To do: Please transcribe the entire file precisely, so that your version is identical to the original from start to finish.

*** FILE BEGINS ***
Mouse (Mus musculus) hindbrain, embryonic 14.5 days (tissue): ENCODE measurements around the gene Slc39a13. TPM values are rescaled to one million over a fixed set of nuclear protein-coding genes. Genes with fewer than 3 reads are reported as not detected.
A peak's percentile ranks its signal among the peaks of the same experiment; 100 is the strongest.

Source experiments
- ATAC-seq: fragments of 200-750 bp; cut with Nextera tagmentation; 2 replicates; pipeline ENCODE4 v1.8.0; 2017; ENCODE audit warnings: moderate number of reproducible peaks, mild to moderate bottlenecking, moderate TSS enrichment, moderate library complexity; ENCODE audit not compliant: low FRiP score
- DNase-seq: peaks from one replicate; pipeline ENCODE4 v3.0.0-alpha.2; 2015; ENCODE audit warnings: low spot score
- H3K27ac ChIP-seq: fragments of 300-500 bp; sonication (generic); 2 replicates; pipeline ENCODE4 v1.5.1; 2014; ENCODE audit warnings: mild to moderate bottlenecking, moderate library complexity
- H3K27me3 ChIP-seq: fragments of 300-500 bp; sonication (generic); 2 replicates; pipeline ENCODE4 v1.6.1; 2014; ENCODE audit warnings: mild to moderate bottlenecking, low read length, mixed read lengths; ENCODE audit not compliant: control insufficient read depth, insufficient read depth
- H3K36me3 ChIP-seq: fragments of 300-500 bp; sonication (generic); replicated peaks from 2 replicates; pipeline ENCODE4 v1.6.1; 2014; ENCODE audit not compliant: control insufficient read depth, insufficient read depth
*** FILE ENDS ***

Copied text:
Mouse (Mus musculus) hindbrain, embryonic 14.5 days (tissue): ENCODE measurements around the gene Slc39a13. TPM values are rescaled to one million over a fixed set of nuclear protein-coding genes. Genes with fewer than 3 reads are reported as not detected.
A peak's percentile ranks its signal among the peaks of the same experiment; 100 is the strongest.

Source experiments
- ATAC-seq: fragments of 200-750 bp; cut with Nextera tagmentation; 2 replicates; pipeline ENCODE4 v1.8.0; 2017; ENCODE audit warnings: moderate number of reproducible peaks, mild to moderate bottlenecking, moderate TSS enrichment, moderate library complexity; ENCODE audit not compliant: low FRiP score
- DNase-seq: peaks from one replicate; pipeline ENCODE4 v3.0.0-alpha.2; 2015; ENCODE audit warnings: low spot score
- H3K27ac ChIP-seq: fragments of 300-500 bp; sonication (generic); 2 replicates; pipeline ENCODE4 v1.5.1; 2014; ENCODE audit warnings: mild to moderate bottlenecking, moderate library complexity
- H3K27me3 ChIP-seq: fragments of 300-500 bp; sonication (generic); 2 replicates; pipeline ENCODE4 v1.6.1; 2014; ENCODE audit warnings: mild to moderate bottlenecking, low read length, mixed read lengths; ENCODE audit not compliant: control insufficient read depth, insufficient read depth
- H3K36me3 ChIP-seq: fragments of 300-500 bp; sonication (generic); replicated peaks from 2 replicates; pipeline ENCODE4 v1.6.1; 2014; ENCODE audit not compliant: control insufficient read depth, insufficient read depth